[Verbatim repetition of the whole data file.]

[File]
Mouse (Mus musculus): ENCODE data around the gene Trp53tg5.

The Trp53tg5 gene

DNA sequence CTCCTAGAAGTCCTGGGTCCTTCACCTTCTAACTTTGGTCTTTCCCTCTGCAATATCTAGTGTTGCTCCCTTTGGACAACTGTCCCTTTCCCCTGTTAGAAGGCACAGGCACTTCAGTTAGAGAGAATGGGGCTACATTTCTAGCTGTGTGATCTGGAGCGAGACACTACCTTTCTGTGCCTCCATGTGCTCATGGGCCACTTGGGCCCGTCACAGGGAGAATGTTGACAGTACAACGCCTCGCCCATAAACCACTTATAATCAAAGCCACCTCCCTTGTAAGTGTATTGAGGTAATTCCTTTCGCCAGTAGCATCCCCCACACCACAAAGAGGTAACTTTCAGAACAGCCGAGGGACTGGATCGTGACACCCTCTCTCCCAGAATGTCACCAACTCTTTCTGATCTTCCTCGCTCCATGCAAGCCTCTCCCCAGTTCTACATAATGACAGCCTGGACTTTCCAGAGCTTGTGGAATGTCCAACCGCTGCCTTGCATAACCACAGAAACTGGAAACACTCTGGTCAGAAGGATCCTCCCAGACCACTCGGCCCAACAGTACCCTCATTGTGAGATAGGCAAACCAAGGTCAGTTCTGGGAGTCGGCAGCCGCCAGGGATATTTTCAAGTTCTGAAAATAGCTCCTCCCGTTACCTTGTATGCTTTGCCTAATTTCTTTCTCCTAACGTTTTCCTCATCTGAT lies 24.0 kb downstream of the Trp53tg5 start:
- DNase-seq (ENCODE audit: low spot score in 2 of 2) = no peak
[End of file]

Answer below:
Mouse (Mus musculus): ENCODE data around the gene Trp53tg5.

The Trp53tg5 gene

DNA sequence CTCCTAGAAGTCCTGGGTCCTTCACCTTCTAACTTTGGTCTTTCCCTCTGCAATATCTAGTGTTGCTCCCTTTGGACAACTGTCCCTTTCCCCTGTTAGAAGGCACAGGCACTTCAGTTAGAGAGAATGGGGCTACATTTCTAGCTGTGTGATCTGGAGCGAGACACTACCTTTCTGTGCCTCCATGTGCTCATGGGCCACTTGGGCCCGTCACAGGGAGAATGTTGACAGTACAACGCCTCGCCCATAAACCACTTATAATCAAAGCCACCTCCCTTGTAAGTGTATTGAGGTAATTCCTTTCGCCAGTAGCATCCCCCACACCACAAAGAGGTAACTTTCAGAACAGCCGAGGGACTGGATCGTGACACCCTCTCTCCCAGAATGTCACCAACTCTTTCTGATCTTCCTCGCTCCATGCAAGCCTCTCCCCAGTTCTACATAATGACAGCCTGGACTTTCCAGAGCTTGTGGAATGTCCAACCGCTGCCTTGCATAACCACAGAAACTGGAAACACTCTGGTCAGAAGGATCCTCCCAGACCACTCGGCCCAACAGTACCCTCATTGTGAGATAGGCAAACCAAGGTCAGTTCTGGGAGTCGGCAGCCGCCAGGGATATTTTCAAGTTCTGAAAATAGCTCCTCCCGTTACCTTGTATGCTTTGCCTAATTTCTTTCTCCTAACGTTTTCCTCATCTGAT lies 24.0 kb downstream of the Trp53tg5 start:
- DNase-seq (ENCODE audit: low spot score in 2 of 2) = no peak